I knew the rap on office Christmas parties when I discovered the invitation to one on my desk. They’re the kind of place people go when they’ve got nowhere else to go, an event better suited to the cast of a Mike Judge movie than an aspiring writer. But since I was a rookie typesetter who was new in town and had nowhere else to be on that Saturday I bought a ticket. The print shop I was working for rented out a ballroom at a hotel whose name remains elusive. If the pay was a hint at what money could be made producing business cards and letterhead it was all they could afford.
Still, on the appointed day I went digging into my closet for something clean and appropriate. It took some time. Family and friends used to tease me for my “allergy” to dress shirts and ties; a golf shirt was my idea of dressing up, the leather shoes I wore had a swoosh on the side of them. Eventually they were convinced I was presentable, then it was time to get behind the wheel of my Toyota Camry and take to the road. The sun had already passed beyond the horizon by the time my headlights pointed at a place to park. It would have been easy to go in expecting rubber chicken, a paper tablecloth, and a tightly controlled bar. Imagine my surprise when the menu included a steak dinner with salad and a baked potato…the bar even had Heineken.
There was something missing that went beyond food, it was the other guests. Plenty of other people were around, though most of them were not peers. Only one still stands out: a fellow typesetter I didn’t like very much. A few others were friendly, like one of the proofreaders and the department supervisor, but after a while the shop talk and small talk ran out and I started leaning back and looking around. Boredom had set in. At the time the best way to fight it off was to head for the patio. I was standing there, propped up against the wall between two of the doors and looking up at the sky; a full moon hung overhead and thoughts of calling it a night were buzzing about. The door to my left opened, then Marah walked out.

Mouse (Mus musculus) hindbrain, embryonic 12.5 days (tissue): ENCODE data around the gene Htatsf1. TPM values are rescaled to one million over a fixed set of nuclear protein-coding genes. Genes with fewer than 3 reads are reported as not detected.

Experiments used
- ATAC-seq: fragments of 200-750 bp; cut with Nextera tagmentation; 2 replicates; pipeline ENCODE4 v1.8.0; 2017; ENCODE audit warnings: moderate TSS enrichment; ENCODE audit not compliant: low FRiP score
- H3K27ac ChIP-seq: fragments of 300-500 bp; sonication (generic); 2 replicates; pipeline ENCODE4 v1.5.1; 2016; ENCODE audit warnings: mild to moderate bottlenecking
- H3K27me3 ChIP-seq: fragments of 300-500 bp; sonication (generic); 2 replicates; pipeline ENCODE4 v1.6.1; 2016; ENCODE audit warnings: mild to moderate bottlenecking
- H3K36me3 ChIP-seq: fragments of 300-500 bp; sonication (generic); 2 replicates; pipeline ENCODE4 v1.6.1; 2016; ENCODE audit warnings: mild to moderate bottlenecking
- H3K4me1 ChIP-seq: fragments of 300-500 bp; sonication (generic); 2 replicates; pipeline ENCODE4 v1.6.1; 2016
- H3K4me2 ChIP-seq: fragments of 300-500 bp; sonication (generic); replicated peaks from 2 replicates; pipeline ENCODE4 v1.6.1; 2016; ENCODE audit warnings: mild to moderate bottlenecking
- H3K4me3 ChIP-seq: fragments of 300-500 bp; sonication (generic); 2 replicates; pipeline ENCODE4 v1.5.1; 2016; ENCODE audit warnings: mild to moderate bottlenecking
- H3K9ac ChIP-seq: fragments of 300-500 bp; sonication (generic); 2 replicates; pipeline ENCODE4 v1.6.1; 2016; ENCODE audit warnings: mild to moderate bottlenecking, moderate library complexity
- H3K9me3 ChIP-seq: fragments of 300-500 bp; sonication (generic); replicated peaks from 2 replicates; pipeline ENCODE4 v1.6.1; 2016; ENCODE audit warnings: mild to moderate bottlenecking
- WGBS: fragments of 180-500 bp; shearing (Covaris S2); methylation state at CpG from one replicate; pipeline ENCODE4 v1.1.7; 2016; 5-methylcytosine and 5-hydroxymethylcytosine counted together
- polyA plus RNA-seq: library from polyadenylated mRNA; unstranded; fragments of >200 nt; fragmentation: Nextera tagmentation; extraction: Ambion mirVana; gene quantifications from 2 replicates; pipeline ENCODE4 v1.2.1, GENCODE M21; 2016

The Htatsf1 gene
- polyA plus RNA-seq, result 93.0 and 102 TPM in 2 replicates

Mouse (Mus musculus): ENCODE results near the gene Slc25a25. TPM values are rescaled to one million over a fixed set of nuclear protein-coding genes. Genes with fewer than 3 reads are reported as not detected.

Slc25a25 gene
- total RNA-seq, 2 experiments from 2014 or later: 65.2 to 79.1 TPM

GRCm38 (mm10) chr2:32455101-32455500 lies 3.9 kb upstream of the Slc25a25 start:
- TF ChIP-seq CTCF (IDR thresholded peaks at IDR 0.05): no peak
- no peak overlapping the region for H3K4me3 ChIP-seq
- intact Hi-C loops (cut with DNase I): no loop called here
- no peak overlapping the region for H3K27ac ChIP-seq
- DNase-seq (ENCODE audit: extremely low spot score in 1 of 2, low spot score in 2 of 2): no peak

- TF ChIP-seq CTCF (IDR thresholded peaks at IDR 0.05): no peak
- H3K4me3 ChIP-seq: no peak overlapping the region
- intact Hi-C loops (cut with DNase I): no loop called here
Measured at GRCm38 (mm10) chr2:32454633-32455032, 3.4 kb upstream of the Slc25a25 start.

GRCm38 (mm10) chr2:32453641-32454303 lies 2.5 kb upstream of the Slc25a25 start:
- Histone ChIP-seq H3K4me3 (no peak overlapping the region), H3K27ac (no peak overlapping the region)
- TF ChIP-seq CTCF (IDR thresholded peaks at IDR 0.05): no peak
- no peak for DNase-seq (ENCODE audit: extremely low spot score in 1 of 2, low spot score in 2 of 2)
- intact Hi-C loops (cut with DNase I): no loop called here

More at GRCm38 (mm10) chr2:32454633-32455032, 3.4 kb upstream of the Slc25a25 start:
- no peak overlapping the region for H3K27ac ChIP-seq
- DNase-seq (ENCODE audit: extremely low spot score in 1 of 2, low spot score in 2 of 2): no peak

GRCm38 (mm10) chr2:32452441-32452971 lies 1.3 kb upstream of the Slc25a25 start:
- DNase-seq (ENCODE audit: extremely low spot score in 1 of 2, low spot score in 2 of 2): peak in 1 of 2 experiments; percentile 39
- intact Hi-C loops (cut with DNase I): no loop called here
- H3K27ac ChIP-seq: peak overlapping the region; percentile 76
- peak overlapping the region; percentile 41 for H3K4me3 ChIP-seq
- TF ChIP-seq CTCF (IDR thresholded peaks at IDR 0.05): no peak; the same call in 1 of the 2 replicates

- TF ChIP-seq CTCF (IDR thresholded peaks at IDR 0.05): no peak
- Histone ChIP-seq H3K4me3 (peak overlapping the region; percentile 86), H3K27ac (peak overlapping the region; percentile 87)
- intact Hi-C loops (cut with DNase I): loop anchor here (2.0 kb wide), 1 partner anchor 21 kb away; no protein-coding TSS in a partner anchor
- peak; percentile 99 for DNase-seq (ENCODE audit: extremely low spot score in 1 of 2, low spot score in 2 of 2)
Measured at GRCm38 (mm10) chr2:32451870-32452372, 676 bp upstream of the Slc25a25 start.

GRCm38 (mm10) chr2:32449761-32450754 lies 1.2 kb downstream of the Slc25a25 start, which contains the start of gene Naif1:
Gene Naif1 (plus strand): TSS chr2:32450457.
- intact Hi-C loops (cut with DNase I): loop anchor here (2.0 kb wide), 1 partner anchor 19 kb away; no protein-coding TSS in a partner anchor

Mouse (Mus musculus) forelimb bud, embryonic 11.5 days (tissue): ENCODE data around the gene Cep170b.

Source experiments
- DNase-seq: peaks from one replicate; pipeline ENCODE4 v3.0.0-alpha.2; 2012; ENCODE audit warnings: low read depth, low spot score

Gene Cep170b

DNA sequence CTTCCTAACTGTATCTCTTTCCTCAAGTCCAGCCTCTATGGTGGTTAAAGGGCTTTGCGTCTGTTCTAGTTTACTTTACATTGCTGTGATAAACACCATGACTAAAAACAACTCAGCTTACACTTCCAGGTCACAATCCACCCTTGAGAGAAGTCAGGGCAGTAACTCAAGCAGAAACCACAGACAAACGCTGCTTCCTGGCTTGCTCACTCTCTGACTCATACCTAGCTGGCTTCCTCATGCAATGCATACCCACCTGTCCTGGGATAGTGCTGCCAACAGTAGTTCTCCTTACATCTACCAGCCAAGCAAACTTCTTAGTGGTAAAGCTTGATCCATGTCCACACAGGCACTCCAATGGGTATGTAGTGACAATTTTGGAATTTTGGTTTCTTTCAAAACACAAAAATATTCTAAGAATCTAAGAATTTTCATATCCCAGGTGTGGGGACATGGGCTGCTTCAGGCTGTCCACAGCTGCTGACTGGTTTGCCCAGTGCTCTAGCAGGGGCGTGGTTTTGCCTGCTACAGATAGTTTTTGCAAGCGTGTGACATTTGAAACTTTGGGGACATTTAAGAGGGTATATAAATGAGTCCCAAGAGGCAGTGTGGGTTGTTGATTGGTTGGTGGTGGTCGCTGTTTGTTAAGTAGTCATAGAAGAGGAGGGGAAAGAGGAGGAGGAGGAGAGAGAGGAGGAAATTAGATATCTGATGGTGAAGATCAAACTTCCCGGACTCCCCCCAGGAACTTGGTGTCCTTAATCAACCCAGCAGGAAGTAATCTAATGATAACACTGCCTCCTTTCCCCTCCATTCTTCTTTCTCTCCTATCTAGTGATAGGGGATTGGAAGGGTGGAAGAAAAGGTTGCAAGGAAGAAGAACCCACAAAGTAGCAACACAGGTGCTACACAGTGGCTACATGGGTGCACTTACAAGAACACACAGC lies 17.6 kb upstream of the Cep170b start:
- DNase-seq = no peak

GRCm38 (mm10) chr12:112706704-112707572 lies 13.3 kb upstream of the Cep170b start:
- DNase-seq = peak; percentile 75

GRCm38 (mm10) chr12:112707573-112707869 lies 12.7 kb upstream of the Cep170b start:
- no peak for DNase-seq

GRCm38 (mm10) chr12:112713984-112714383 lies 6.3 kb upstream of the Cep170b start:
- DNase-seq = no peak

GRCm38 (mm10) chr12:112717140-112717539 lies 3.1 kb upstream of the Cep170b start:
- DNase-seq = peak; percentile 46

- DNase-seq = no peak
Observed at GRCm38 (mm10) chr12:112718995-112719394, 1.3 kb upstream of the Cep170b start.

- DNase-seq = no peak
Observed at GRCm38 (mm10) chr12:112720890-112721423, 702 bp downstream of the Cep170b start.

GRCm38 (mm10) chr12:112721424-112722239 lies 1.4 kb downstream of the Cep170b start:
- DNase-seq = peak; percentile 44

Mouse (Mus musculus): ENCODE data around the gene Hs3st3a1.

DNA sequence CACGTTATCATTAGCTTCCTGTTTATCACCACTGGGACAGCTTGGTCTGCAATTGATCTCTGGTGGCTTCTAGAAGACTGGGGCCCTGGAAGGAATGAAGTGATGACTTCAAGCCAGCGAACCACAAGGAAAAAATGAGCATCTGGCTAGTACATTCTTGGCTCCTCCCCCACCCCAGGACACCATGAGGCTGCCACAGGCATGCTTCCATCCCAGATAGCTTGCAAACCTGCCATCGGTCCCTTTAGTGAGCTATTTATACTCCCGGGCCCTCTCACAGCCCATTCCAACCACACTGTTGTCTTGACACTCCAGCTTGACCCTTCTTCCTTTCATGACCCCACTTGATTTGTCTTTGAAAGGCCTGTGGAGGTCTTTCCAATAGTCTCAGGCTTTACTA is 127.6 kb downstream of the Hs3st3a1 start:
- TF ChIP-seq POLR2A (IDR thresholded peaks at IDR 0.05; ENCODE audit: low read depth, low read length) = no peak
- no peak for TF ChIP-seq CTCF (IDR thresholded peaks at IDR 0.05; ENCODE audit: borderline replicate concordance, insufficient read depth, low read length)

It was a cold night when she asked what I was doing outside. The answer escapes me, just as my frozen breath did before I offered one; she asked if I was smoking. It was hard not to chuckle before heading back inside. The rest of the night was not the stuff cinema is made of: just a little bit of talking, a little bit of dancing, a little bit of good-natured teasing over what had been a misunderstanding. We traded email addresses before she left with her aunt, that same friendly proofreader. There were museum trips, lunch dates, movie screenings, walkabouts, and a lot of writing. It turned out she wanted to go into medicine and would be leaving for New York in late April. We kept in touch, but neither of us spent much time writing about work or school. The emails drifted further apart as time passed. Eventually the miles could not be overcome and the letters stopped coming. It’s a fond memory that inspired a toast I shared with friends months later under another full moon on a cold winter’s night.
painting appears courtesy of fanpop.com